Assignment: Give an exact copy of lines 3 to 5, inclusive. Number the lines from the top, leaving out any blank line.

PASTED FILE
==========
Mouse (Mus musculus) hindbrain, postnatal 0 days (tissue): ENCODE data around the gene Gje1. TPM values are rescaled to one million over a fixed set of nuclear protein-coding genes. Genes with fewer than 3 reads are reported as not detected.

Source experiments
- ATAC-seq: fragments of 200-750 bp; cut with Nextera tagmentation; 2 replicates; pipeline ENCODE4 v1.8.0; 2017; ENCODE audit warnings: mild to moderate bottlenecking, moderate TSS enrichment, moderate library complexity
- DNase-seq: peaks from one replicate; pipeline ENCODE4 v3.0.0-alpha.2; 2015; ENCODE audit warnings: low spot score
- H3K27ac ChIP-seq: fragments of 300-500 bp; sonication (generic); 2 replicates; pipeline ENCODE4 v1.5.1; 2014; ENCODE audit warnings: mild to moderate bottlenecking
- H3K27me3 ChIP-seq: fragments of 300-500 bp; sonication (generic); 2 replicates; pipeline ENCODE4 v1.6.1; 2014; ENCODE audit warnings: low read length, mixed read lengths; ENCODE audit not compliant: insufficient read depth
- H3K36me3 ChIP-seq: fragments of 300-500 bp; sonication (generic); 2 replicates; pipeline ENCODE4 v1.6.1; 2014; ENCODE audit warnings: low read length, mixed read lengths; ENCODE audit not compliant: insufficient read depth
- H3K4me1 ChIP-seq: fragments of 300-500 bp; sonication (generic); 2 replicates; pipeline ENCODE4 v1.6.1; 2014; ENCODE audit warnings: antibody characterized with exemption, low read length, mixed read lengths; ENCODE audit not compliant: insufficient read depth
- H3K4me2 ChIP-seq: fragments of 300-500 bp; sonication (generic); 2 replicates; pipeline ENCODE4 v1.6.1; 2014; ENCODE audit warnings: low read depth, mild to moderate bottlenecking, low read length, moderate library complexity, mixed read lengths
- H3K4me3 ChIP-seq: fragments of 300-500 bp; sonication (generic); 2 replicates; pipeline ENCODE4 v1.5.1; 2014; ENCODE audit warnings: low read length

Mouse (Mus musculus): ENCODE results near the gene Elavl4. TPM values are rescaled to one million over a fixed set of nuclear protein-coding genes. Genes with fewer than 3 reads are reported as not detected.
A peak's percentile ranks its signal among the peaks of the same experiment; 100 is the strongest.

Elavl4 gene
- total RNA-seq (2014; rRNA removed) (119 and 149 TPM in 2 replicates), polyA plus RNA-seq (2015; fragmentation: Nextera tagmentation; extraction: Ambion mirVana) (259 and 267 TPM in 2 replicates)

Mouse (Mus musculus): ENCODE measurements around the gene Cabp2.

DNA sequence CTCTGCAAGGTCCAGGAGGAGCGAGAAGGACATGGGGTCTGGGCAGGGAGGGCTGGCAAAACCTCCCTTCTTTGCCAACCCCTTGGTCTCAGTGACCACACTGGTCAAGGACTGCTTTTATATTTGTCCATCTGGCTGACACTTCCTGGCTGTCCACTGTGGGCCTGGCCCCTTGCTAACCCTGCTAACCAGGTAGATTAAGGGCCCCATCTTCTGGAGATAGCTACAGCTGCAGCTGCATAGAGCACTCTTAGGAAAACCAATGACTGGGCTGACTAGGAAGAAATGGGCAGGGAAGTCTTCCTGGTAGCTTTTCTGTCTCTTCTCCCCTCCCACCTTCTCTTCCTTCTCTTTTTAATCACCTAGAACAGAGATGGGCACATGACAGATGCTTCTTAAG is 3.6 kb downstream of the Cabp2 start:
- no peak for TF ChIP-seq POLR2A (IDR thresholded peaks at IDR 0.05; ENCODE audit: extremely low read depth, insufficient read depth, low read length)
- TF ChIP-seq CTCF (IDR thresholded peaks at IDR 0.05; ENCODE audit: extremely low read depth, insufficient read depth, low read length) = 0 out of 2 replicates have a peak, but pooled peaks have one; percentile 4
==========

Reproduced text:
- ATAC-seq: fragments of 200-750 bp; cut with Nextera tagmentation; 2 replicates; pipeline ENCODE4 v1.8.0; 2017; ENCODE audit warnings: mild to moderate bottlenecking, moderate TSS enrichment, moderate library complexity
- DNase-seq: peaks from one replicate; pipeline ENCODE4 v3.0.0-alpha.2; 2015; ENCODE audit warnings: low spot score
- H3K27ac ChIP-seq: fragments of 300-500 bp; sonication (generic); 2 replicates; pipeline ENCODE4 v1.5.1; 2014; ENCODE audit warnings: mild to moderate bottlenecking